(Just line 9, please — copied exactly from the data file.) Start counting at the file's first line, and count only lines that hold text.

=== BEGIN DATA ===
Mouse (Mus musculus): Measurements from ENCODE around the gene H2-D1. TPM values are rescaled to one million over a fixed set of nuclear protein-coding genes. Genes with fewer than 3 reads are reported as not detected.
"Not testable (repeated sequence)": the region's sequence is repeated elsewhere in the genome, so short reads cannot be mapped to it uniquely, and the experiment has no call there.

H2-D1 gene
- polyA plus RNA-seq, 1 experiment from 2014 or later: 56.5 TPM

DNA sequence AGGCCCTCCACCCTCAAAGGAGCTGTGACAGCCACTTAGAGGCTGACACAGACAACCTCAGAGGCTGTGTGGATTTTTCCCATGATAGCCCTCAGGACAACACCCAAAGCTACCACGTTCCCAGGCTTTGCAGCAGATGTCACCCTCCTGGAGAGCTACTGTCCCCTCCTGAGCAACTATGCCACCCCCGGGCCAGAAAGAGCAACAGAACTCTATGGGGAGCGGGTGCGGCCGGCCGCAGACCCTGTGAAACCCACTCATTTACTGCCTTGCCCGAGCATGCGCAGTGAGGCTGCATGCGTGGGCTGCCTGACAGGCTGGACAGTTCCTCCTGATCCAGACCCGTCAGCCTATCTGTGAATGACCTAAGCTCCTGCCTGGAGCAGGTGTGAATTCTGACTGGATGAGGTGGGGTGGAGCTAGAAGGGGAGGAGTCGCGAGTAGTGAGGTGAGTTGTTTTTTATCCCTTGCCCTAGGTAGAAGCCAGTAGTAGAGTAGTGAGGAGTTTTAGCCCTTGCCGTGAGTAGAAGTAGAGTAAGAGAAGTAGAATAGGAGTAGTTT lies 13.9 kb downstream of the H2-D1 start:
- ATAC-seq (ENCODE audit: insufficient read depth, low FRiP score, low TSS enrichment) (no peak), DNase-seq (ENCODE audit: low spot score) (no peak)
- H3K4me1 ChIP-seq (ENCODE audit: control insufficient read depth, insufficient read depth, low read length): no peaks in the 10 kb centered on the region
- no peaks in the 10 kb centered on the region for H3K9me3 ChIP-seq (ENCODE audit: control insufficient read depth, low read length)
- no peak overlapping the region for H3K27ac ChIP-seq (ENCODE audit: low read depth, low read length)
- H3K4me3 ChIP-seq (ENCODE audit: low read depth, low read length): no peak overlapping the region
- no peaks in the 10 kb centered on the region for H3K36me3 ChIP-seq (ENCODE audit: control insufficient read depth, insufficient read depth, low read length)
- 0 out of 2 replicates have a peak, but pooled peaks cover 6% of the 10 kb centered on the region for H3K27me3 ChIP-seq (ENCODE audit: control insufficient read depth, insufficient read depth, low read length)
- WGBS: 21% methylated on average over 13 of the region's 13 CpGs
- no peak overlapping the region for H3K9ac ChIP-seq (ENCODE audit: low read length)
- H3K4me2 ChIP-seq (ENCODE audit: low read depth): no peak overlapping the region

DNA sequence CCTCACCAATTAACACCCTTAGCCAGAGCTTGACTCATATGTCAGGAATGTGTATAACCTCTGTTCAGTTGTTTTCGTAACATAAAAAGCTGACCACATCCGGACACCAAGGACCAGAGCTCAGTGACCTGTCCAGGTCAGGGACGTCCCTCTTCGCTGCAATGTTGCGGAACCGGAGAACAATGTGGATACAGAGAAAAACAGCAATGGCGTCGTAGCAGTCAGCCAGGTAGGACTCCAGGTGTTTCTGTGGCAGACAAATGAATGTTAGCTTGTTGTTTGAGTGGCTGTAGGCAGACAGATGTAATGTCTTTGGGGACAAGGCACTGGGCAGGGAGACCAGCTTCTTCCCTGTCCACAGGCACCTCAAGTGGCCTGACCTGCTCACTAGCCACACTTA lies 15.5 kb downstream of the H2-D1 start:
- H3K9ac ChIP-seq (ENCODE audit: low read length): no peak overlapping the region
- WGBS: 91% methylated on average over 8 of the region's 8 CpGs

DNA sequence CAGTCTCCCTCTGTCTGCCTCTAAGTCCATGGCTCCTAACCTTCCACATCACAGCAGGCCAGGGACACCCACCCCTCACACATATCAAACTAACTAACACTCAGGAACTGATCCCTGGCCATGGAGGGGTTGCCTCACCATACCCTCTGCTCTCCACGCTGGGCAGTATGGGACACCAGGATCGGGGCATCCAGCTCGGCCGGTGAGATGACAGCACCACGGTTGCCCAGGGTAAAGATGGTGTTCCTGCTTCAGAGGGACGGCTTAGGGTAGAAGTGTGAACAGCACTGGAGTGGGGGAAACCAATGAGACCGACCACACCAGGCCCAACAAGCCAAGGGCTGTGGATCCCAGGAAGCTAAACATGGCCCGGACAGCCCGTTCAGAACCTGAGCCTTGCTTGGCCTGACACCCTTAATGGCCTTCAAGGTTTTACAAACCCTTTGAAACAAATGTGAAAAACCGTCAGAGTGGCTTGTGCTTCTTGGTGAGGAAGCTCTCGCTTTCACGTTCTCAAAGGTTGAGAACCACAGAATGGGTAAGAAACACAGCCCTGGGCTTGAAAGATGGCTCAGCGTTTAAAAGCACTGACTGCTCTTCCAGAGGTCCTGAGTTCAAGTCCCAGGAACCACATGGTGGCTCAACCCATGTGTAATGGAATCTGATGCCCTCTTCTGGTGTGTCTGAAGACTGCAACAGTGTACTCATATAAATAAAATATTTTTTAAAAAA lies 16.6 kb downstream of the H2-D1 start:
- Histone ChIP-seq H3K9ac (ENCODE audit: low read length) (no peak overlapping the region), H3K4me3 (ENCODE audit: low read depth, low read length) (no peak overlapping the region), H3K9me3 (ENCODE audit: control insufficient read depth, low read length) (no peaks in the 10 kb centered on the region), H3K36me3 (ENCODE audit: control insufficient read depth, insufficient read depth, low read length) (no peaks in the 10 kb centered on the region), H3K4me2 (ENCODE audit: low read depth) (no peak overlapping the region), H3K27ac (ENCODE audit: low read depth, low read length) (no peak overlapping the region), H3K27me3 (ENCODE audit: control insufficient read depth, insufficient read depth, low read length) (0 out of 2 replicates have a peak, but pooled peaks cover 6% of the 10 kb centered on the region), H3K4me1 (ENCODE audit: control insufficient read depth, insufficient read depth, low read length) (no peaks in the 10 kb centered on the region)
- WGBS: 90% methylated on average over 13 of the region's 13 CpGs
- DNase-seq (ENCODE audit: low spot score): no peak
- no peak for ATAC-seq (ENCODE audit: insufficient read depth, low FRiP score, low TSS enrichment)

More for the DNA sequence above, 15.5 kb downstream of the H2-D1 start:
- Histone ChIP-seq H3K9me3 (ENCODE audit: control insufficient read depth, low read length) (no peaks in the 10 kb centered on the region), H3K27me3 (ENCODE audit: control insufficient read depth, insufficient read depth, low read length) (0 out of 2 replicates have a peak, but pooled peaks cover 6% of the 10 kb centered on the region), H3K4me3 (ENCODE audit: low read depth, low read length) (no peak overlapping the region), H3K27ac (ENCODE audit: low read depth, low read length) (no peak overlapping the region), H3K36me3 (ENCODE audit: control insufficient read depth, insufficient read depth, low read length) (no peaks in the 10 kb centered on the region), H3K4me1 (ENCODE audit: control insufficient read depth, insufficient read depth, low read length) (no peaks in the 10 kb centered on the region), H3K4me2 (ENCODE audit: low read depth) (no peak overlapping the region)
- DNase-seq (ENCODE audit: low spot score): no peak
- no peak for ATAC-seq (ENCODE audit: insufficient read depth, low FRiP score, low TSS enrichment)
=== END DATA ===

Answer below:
- no peak overlapping the region for H3K27ac ChIP-seq (ENCODE audit: low read depth, low read length)